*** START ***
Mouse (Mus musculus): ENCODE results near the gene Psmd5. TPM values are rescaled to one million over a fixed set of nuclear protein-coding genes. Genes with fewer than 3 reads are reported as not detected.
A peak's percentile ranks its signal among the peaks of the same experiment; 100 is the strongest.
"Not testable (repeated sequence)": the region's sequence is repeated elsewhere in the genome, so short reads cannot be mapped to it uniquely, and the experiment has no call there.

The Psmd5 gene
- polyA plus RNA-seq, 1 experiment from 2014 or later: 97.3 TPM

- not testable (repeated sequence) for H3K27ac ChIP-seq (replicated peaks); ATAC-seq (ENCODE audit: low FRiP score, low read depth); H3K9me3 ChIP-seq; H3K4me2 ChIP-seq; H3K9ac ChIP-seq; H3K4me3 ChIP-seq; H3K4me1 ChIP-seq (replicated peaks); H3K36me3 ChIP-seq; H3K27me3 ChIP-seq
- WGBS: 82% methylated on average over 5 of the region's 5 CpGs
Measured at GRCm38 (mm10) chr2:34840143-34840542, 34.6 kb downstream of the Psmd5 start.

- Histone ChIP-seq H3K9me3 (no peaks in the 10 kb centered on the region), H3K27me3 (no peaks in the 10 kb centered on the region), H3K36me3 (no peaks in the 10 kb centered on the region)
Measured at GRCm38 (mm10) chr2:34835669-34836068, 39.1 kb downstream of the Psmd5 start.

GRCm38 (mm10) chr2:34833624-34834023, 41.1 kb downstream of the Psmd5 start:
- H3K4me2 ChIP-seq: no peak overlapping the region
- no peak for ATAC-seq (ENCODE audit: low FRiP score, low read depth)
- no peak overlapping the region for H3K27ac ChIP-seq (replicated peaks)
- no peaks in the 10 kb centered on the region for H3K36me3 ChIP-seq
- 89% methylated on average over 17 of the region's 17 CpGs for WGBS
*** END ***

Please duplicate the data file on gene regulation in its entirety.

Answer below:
Mouse (Mus musculus): ENCODE results near the gene Psmd5. TPM values are rescaled to one million over a fixed set of nuclear protein-coding genes. Genes with fewer than 3 reads are reported as not detected.
A peak's percentile ranks its signal among the peaks of the same experiment; 100 is the strongest.
"Not testable (repeated sequence)": the region's sequence is repeated elsewhere in the genome, so short reads cannot be mapped to it uniquely, and the experiment has no call there.

The Psmd5 gene
- polyA plus RNA-seq, 1 experiment from 2014 or later: 97.3 TPM

- not testable (repeated sequence) for H3K27ac ChIP-seq (replicated peaks); ATAC-seq (ENCODE audit: low FRiP score, low read depth); H3K9me3 ChIP-seq; H3K4me2 ChIP-seq; H3K9ac ChIP-seq; H3K4me3 ChIP-seq; H3K4me1 ChIP-seq (replicated peaks); H3K36me3 ChIP-seq; H3K27me3 ChIP-seq
- WGBS: 82% methylated on average over 5 of the region's 5 CpGs
Measured at GRCm38 (mm10) chr2:34840143-34840542, 34.6 kb downstream of the Psmd5 start.

- Histone ChIP-seq H3K9me3 (no peaks in the 10 kb centered on the region), H3K27me3 (no peaks in the 10 kb centered on the region), H3K36me3 (no peaks in the 10 kb centered on the region)
Measured at GRCm38 (mm10) chr2:34835669-34836068, 39.1 kb downstream of the Psmd5 start.

GRCm38 (mm10) chr2:34833624-34834023, 41.1 kb downstream of the Psmd5 start:
- H3K4me2 ChIP-seq: no peak overlapping the region
- no peak for ATAC-seq (ENCODE audit: low FRiP score, low read depth)
- no peak overlapping the region for H3K27ac ChIP-seq (replicated peaks)
- no peaks in the 10 kb centered on the region for H3K36me3 ChIP-seq
- 89% methylated on average over 17 of the region's 17 CpGs for WGBS